Regular readers will know that we love our dividends at Simply Wall St, which is why it's exciting to see Endeavor Group Holdings, Inc. (NYSE:EDR) is about to trade ex-dividend in the next 2 days. The ex-dividend date is usually set to be one business day before the record date which is the cut-off date on which you must be present on the company's books as a shareholder in order to receive the dividend. The ex-dividend date is of consequence because whenever a stock is bought or sold, the trade takes at least two business day to settle. In other words, investors can purchase Endeavor Group Holdings' shares before the 14th of December in order to be eligible for the dividend, which will be paid on the 29th of December.
The company's next dividend payment will be US$0.06 per share. If you buy this business for its dividend, you should have an idea of whether Endeavor Group Holdings's dividend is reliable and sustainable. So we need to check whether the dividend payments are covered, and if earnings are growing.
Dividends are typically paid from company earnings. If a company pays more in dividends than it earned in profit, then the dividend could be unsustainable. Endeavor Group Holdings is paying out just 13% of its profit after tax, which is comfortably low and leaves plenty of breathing room in the case of adverse events. A useful secondary check can be to evaluate whether Endeavor Group Holdings generated enough free cash flow to afford its dividend. Fortunately, it paid out only 32% of its free cash flow in the past year.
It's encouraging to see that the dividend is covered by both profit and cash flow. This generally suggests the dividend is sustainable, as long as earnings don't drop precipitously.
Have Earnings And Dividends Been Growing?
Companies with consistently growing earnings per share generally make the best dividend stocks, as they usually find it easier to grow dividends per share. If earnings fall far enough, the company could be forced to cut its dividend. That's why we're optimistic about Endeavor Group Holdings's earnings, which have ripped higher, up 139% over the past year. While we'd be remiss not to point out that a year is a very short time in dividend investing, it's an encouraging sign so far. Endeavor Group Holdings is paying out less than half its earnings and cash flow, while simultaneously growing earnings per share at a rapid clip. Companies with growing earnings and low payout ratios are often the best long-term dividend stocks, as the company can both grow its earnings and increase the percentage of earnings that it pays out, essentially multiplying the dividend.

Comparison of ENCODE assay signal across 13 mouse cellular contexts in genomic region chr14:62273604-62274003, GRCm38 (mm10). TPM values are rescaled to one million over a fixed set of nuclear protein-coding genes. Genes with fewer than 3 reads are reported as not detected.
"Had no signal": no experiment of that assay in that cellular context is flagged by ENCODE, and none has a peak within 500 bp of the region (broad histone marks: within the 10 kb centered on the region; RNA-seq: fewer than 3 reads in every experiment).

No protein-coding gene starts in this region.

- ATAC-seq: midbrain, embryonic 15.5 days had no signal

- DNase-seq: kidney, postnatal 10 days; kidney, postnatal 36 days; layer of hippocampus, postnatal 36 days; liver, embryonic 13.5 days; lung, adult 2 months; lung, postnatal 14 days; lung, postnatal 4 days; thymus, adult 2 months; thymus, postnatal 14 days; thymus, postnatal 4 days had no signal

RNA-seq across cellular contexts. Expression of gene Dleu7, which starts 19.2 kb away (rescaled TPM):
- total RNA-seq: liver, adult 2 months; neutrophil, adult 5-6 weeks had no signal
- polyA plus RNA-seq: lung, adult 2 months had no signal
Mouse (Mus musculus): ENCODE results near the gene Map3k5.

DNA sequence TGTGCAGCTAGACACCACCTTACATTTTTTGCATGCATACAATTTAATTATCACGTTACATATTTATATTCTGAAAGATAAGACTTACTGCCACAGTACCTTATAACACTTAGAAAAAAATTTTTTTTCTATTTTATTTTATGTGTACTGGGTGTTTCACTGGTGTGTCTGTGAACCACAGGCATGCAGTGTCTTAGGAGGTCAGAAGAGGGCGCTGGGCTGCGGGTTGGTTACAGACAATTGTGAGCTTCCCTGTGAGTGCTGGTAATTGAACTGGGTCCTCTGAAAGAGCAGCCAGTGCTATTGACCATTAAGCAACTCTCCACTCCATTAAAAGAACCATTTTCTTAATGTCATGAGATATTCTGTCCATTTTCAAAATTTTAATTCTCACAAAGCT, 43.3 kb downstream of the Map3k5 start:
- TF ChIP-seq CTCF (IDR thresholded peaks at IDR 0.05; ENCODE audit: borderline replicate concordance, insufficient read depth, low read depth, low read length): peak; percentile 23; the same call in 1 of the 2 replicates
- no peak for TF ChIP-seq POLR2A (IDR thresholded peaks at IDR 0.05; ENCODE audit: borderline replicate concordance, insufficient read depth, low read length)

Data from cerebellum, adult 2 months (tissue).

One year is a very short time frame in the pantheon of investing, so we wouldn't get too hung up on these numbers.
This is Endeavor Group Holdings's first year of paying a dividend, so it doesn't have much of a history yet to compare to.
The Bottom Line
Has Endeavor Group Holdings got what it takes to maintain its dividend payments? Endeavor Group Holdings has been growing earnings at a rapid rate, and has a conservatively low payout ratio, implying that it is reinvesting heavily in its business; a sterling combination. There's a lot to like about Endeavor Group Holdings, and we would prioritise taking a closer look at it.
On that note, you'll want to research what risks Endeavor Group Holdings is facing. Case in point: We've spotted 2 warning signs for Endeavor Group Holdings you should be aware of.
Generally, we wouldn't recommend just buying the first dividend stock you see. Here's a curated list of interesting stocks that are strong dividend payers.
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This article by Simply Wall St is general in nature. We provide commentary based on historical data and analyst forecasts only using an unbiased methodology and our articles are not intended to be financial advice. It does not constitute a recommendation to buy or sell any stock, and does not take account of your objectives, or your financial situation. We aim to bring you long-term focused analysis driven by fundamental data. Note that our analysis may not factor in the latest price-sensitive company announcements or qualitative material. Simply Wall St has no position in any stocks mentioned.